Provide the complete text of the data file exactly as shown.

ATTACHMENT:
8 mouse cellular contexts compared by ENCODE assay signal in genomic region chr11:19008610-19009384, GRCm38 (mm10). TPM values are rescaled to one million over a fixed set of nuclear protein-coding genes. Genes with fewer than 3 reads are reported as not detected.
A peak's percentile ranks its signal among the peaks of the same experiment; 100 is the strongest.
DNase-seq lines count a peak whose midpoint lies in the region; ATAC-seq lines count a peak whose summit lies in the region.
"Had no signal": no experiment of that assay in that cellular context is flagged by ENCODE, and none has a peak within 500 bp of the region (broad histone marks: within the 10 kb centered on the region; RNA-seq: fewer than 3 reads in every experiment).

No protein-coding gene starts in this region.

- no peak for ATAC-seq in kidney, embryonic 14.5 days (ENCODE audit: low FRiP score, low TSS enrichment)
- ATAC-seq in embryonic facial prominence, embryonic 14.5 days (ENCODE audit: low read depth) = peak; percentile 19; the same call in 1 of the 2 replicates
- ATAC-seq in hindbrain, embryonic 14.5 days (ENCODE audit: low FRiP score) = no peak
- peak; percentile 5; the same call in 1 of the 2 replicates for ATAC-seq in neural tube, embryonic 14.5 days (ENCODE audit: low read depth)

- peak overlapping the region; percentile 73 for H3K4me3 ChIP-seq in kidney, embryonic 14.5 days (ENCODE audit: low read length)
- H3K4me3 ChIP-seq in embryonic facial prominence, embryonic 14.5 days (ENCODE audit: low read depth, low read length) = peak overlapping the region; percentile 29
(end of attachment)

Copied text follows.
8 mouse cellular contexts compared by ENCODE assay signal in genomic region chr11:19008610-19009384, GRCm38 (mm10). TPM values are rescaled to one million over a fixed set of nuclear protein-coding genes. Genes with fewer than 3 reads are reported as not detected.
A peak's percentile ranks its signal among the peaks of the same experiment; 100 is the strongest.
DNase-seq lines count a peak whose midpoint lies in the region; ATAC-seq lines count a peak whose summit lies in the region.
"Had no signal": no experiment of that assay in that cellular context is flagged by ENCODE, and none has a peak within 500 bp of the region (broad histone marks: within the 10 kb centered on the region; RNA-seq: fewer than 3 reads in every experiment).

No protein-coding gene starts in this region.

- no peak for ATAC-seq in kidney, embryonic 14.5 days (ENCODE audit: low FRiP score, low TSS enrichment)
- ATAC-seq in embryonic facial prominence, embryonic 14.5 days (ENCODE audit: low read depth) = peak; percentile 19; the same call in 1 of the 2 replicates
- ATAC-seq in hindbrain, embryonic 14.5 days (ENCODE audit: low FRiP score) = no peak
- peak; percentile 5; the same call in 1 of the 2 replicates for ATAC-seq in neural tube, embryonic 14.5 days (ENCODE audit: low read depth)

- peak overlapping the region; percentile 73 for H3K4me3 ChIP-seq in kidney, embryonic 14.5 days (ENCODE audit: low read length)
- H3K4me3 ChIP-seq in embryonic facial prominence, embryonic 14.5 days (ENCODE audit: low read depth, low read length) = peak overlapping the region; percentile 29